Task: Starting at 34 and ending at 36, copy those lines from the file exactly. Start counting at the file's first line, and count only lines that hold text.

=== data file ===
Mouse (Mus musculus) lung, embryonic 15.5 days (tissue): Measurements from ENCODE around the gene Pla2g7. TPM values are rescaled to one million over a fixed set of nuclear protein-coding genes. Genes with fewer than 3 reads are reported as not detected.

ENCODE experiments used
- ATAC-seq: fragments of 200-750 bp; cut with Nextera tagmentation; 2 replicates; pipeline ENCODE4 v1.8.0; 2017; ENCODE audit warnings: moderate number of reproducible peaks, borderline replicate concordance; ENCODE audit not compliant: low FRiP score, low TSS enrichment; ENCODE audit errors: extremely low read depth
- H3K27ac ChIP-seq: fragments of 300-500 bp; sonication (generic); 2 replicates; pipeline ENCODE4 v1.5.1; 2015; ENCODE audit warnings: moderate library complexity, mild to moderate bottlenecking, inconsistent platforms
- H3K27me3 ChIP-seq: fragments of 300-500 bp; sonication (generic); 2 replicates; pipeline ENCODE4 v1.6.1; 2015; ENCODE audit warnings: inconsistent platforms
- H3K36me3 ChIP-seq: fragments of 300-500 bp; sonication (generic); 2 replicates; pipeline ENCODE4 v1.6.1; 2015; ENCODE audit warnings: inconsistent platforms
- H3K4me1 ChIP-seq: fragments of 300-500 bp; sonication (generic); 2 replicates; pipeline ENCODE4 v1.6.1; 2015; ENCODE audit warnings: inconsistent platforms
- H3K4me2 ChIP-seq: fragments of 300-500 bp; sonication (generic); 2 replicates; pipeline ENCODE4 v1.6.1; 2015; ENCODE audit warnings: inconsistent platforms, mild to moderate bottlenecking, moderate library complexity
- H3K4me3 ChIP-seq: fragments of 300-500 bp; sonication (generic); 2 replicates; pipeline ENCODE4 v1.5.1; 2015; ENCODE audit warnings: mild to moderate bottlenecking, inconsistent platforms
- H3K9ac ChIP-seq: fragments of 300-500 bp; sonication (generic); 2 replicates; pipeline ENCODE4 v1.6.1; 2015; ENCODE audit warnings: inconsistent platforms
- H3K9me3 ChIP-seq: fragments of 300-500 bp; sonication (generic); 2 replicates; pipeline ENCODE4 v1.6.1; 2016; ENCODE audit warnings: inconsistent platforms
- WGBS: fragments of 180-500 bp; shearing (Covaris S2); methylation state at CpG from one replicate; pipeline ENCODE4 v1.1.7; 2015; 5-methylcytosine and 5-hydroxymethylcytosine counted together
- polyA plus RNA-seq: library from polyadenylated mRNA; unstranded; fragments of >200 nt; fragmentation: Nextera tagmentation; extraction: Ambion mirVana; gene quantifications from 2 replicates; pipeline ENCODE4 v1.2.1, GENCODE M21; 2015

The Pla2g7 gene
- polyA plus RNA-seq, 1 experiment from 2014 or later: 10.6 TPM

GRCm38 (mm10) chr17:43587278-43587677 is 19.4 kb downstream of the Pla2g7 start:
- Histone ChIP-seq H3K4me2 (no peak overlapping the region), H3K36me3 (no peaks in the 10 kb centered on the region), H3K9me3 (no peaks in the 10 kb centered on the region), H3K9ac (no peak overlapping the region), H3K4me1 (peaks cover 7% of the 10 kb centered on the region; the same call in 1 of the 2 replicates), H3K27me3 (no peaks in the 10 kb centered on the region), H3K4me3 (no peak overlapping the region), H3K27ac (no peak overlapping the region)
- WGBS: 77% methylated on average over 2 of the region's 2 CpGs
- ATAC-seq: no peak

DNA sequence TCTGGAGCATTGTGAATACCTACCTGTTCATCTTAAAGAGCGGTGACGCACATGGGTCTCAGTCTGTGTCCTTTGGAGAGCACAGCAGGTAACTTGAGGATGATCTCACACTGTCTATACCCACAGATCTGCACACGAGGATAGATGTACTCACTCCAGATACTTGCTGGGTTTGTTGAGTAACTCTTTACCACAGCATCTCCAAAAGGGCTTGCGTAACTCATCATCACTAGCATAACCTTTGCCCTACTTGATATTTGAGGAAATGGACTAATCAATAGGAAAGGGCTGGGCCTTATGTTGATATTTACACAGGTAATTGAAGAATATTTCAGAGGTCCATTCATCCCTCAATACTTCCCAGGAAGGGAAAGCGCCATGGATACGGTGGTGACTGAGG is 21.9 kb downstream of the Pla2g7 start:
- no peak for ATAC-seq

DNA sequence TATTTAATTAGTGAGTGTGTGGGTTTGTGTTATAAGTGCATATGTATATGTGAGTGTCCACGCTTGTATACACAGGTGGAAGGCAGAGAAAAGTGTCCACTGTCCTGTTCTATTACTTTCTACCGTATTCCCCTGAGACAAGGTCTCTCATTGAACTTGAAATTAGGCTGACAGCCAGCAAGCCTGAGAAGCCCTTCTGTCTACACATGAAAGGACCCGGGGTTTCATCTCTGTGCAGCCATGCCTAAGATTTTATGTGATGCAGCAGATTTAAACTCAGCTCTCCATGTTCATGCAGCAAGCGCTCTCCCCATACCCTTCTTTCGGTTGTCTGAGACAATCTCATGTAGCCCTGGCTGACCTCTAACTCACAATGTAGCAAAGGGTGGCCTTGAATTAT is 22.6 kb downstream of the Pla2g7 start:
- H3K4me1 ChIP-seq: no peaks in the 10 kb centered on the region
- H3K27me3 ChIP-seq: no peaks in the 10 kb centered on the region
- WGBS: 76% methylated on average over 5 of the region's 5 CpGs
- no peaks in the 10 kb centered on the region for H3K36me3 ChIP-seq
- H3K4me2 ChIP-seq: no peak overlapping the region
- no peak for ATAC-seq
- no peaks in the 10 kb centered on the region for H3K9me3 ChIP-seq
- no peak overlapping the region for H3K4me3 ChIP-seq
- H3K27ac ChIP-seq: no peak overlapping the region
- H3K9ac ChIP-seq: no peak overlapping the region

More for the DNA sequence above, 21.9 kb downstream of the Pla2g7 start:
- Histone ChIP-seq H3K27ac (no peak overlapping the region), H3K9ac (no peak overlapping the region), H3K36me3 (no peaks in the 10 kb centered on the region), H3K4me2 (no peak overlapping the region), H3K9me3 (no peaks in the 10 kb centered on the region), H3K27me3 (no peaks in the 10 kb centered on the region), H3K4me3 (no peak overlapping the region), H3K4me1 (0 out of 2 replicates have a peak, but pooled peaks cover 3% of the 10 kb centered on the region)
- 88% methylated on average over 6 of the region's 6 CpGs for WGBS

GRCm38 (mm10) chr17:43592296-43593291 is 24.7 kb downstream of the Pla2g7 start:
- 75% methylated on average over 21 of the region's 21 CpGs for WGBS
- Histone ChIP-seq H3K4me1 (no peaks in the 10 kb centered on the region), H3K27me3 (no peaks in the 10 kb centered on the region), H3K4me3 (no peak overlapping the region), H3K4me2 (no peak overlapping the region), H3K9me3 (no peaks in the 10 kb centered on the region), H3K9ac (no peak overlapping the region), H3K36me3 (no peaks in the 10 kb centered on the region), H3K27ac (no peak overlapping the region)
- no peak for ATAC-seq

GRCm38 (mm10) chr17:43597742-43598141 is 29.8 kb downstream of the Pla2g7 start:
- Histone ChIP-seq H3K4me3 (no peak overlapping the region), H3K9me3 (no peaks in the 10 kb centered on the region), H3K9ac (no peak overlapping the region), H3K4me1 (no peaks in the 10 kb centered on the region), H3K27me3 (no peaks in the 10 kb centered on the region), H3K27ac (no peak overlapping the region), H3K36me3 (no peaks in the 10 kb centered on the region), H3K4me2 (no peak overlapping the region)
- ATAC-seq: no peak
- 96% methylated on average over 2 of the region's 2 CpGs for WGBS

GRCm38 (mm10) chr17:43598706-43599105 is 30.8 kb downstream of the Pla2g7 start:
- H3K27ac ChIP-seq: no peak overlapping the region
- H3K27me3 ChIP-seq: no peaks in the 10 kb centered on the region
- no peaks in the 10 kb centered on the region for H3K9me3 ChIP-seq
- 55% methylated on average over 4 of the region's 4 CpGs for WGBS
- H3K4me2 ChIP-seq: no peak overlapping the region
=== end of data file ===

- Histone ChIP-seq H3K27ac (no peak overlapping the region), H3K9ac (no peak overlapping the region), H3K36me3 (no peaks in the 10 kb centered on the region), H3K4me2 (no peak overlapping the region), H3K9me3 (no peaks in the 10 kb centered on the region), H3K27me3 (no peaks in the 10 kb centered on the region), H3K4me3 (no peak overlapping the region), H3K4me1 (0 out of 2 replicates have a peak, but pooled peaks cover 3% of the 10 kb centered on the region)
- 88% methylated on average over 6 of the region's 6 CpGs for WGBS

GRCm38 (mm10) chr17:43592296-43593291 is 24.7 kb downstream of the Pla2g7 start: